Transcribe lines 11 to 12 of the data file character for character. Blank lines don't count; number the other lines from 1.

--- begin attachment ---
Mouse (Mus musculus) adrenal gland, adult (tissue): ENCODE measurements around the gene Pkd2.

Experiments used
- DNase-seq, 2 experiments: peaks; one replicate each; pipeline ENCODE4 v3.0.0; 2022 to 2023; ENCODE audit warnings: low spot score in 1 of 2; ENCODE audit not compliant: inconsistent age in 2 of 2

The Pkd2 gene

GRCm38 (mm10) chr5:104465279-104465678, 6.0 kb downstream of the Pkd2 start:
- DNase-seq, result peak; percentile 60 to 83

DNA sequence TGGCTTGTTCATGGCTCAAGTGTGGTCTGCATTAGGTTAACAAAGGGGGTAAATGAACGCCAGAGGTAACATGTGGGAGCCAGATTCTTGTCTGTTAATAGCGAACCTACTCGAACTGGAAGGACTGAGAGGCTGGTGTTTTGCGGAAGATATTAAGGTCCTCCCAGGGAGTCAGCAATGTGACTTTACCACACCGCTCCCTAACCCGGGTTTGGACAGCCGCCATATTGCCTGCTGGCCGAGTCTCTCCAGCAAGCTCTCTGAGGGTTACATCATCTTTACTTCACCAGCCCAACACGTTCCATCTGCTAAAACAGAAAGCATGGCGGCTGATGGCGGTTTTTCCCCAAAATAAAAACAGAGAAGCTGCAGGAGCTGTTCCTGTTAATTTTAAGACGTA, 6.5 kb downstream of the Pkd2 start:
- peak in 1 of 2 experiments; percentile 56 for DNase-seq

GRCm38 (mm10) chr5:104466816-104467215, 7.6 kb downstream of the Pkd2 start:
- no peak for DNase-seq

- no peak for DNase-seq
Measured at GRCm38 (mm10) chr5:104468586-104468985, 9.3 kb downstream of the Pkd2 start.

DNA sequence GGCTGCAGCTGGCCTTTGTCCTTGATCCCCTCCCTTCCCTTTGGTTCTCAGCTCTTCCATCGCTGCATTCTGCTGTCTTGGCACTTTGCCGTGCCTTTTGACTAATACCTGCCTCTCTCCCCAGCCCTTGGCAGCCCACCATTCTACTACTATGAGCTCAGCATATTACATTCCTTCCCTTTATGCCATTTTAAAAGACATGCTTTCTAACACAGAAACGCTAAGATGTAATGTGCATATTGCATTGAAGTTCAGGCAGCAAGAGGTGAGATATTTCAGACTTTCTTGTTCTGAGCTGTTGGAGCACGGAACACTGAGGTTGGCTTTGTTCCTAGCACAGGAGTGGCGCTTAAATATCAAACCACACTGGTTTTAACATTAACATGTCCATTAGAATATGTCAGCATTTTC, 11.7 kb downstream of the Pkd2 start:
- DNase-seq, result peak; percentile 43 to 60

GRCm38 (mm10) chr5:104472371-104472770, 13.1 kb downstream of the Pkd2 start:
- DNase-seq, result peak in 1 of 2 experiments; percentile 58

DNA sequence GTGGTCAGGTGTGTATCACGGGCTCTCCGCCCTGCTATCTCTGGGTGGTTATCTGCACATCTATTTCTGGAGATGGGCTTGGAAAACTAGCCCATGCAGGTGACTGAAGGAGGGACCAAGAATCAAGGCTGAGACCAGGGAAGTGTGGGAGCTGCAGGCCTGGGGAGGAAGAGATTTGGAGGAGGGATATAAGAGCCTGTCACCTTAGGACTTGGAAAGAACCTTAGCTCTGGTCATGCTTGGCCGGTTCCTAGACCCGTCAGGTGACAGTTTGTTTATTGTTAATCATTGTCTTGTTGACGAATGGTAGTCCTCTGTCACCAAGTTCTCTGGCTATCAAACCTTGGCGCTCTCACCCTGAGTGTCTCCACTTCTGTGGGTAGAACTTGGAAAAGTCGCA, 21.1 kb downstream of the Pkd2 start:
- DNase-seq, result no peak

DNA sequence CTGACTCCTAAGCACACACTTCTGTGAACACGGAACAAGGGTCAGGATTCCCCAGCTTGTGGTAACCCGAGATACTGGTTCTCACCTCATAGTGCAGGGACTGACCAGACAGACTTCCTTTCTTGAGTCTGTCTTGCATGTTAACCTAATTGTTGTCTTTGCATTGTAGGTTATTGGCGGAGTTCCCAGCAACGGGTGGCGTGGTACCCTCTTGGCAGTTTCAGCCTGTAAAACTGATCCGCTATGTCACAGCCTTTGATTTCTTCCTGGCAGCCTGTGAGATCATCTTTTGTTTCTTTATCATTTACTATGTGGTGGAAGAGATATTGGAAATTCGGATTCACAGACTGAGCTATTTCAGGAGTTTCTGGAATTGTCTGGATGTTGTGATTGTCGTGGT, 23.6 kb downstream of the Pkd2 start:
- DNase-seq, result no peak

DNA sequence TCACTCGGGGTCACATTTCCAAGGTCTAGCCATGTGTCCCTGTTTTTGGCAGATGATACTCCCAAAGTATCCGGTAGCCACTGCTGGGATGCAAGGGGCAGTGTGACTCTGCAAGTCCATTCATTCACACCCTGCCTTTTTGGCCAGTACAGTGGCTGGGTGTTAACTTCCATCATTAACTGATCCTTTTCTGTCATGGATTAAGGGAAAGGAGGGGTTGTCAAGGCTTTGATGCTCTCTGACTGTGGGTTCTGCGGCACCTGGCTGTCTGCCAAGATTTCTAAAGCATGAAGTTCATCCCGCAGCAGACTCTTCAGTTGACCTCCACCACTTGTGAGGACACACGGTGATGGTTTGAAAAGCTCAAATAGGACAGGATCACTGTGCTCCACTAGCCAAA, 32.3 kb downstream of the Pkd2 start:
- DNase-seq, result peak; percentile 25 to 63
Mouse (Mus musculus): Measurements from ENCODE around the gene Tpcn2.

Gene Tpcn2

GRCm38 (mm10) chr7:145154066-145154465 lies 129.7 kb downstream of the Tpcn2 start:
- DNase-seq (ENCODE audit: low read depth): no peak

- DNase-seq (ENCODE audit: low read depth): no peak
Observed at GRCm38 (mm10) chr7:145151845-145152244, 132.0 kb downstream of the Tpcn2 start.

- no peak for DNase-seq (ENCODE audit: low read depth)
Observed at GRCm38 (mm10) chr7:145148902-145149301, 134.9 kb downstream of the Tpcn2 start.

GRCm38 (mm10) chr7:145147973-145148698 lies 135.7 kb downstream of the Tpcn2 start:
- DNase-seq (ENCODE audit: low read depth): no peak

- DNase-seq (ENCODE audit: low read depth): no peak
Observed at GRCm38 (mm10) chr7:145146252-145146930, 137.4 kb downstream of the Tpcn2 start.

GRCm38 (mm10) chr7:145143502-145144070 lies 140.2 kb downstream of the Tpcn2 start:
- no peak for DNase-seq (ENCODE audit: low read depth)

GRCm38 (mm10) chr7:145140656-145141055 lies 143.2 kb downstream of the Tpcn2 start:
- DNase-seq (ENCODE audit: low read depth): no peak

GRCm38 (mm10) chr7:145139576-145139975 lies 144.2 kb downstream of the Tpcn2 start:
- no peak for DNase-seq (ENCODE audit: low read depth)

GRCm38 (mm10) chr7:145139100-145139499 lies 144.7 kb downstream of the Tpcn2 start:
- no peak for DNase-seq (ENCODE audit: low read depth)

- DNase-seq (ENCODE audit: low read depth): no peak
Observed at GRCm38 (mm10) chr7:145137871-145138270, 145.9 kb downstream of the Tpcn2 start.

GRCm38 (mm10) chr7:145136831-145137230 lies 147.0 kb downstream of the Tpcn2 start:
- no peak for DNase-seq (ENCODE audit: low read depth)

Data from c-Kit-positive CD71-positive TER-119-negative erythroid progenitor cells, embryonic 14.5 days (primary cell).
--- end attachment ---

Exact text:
- no peak for DNase-seq
Measured at GRCm38 (mm10) chr5:104468586-104468985, 9.3 kb downstream of the Pkd2 start.